Richard Plugge: Departure of 'instrumental' Merijn Zeeman is 'very sad news' for Visma-Lease a Bike

'Too early' to think about Jonas Vingegaard and Tour de France as various setbacks affect the all-conquering Dutch team

Clock10:26, Tuesday 9th April 2024
Richard Plugge celebrates with Jonas Vingegaard at the 2023 Tour de France

© Getty Images

Richard Plugge celebrates with Jonas Vingegaard at the 2023 Tour de France

Visma-Lease a Bike started 2024 on top of the cycling world. They had won all three Grand Tours in 2023, with three separate riders, and had several of the best riders in the peloton on their roster, ready to go in search of more success this season.

Three months into the year, however, the team have been handed a number of setbacks. First, Wout van Aert crashed before the Tour of Flanders, shattering his Classics goals and putting the Giro d’Italia on hold.

Then, champion Jonas Vingegaard suffered serious injuries at Itzulia Basque Country. Finally, it emerged that sports director Merijn Zeeman will leave the team at the end of the season.

Zeeman has worked with Visma-Lease a Bike since 2013, with another 10 years of DS experience before that, and has been a crucial part of the team’s evolution from a somewhat middling outfit to a Grand Tour conquering superteam. He will move on to the AZ Alkmaar football club.

For Richard Plugge, Visma-Lease a Bike general manager, the departure of one of his key staff is a big loss, but he downplayed the impact it will have on the team.

“It's very sad news,” Plugge told GCN before the start of Paris-Roubaix. “On a personal level we are friends, we're working now for 12 years together, we built this team together and he is very instrumental and very important for the team.

“But also we always said that nobody is bigger than the team, no individual is bigger than the collective, so we need to make sure that the collective is able to fill in gaps if individuals are leaving. So that's a bit of what we did in the past two years already.

"Also, from my position, you never know what will happen with someone, so you need to be ready as an organisation, because the organisation needs to roll on. That's what we have been working on already for a couple of years, but will also be working on this year, because he will leave at the first of October.”

On the topic of Zeeman’s reasons for leaving, Plugge wouldn’t be pushed on whether the success of the team peaking in 2023 may make it hard to hold onto personnel as they seek bigger things.

“I don't think so,” he said. “He told the story himself, how he looks at things, and after 12 years it's sometimes time to do something else. He wanted to go to football one day. It was his dream to be working in football one day, and at a certain moment it's time to go.”

Vingegaard's road to recovery

The news came at a strange time for the team, in the same week that Wout van Aert missed his biggest goals of the season, and Jonas Vingegaard suffered injuries including broken ribs, a broken collarbone and a pulmonary contusion.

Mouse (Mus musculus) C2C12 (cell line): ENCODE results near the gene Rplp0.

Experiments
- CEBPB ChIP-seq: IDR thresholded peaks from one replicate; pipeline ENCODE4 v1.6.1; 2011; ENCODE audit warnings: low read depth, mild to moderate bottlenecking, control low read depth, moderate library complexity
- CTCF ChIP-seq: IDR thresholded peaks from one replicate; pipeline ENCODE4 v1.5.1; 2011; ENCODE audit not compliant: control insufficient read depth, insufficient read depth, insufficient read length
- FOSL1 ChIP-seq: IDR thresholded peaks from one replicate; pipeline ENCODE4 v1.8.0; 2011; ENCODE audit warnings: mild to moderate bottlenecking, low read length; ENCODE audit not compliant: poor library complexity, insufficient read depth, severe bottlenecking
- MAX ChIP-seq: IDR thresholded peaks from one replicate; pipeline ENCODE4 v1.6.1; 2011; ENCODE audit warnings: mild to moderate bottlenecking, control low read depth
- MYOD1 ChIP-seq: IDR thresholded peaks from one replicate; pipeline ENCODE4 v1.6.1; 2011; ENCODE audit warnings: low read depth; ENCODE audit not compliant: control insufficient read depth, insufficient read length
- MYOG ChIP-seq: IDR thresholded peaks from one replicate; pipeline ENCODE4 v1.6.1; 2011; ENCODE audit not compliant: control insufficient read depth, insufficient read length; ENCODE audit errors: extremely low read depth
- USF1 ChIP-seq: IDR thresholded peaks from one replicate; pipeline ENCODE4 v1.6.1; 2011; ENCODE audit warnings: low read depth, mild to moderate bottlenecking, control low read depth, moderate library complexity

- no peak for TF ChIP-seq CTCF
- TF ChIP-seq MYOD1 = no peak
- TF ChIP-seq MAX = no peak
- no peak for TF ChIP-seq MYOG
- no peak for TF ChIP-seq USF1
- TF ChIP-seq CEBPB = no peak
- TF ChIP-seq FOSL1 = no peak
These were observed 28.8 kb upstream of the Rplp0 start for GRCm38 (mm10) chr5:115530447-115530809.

Plugge had spoken to Vingegaard’s wife, but not the Dane himself, as the 27-year-old faces a long recovery period, with only 12 weeks before the Tour de France.

“It's too early to reflect on that,” Plugge said about Vingegaard and the Tour, and whether their chances of winning a third yellow jersey have been impacted.

“We are looking into his recovery and his health and also that of Wout. We can only say something about it in a week or two weeks when we have a feeling of when things will be better.

“The most important thing at the moment is that he as a human being is recovering well from all those injuries. We have to first see how that evolves, and then we can think about the things you mentioned.”

Managing expectations for 2024

Having achieved what they did last year, there was always going to be some pressure on Visma-Lease a Bike to produce results worthy of one of the biggest, strongest and richest teams in the world – if not repeat the Grand Tour triple.

“We knew that even if everybody was not in the hospital, it would still be very difficult to have the same result as last year, because it never happened in cycling,” Plugge said. “So every year we are looking at our own goals, and that's what we try to achieve.”

How they set those goals, and what they were, is less clear. Winning Flanders or Roubaix was certainly one of them, and wasn’t achieved, but Plugge insisted that they were still making progress.

“What we do is we try to set new goals. We have already won Paris-Nice and Tirreno-Adriatico, this is also something nobody did before, so we try to set our own goals.

"How we do that is just making sure that everybody understands that winning three Grand Tours in one year is very difficult, and that we look at something else. Everybody understands that.”

Despite the misfortune for arguably their two biggest riders, Plugge was keen to stress that it would not hold the team up in their continued pursuit of success. That was somewhat proved in Paris-Roubaix, with the Van Dijke twins both finishing in the top 20, after the late call-ups to the team still represented Visma-Lease a Bike well in the race’s key moments.

“That's the good thing and the sad thing about cycling – you pick up your stuff and move forwards, you move to the next race,” he said. “That's also what we should do, we're professional.”

For more of the latest from the professional peloton, visit our race news page.

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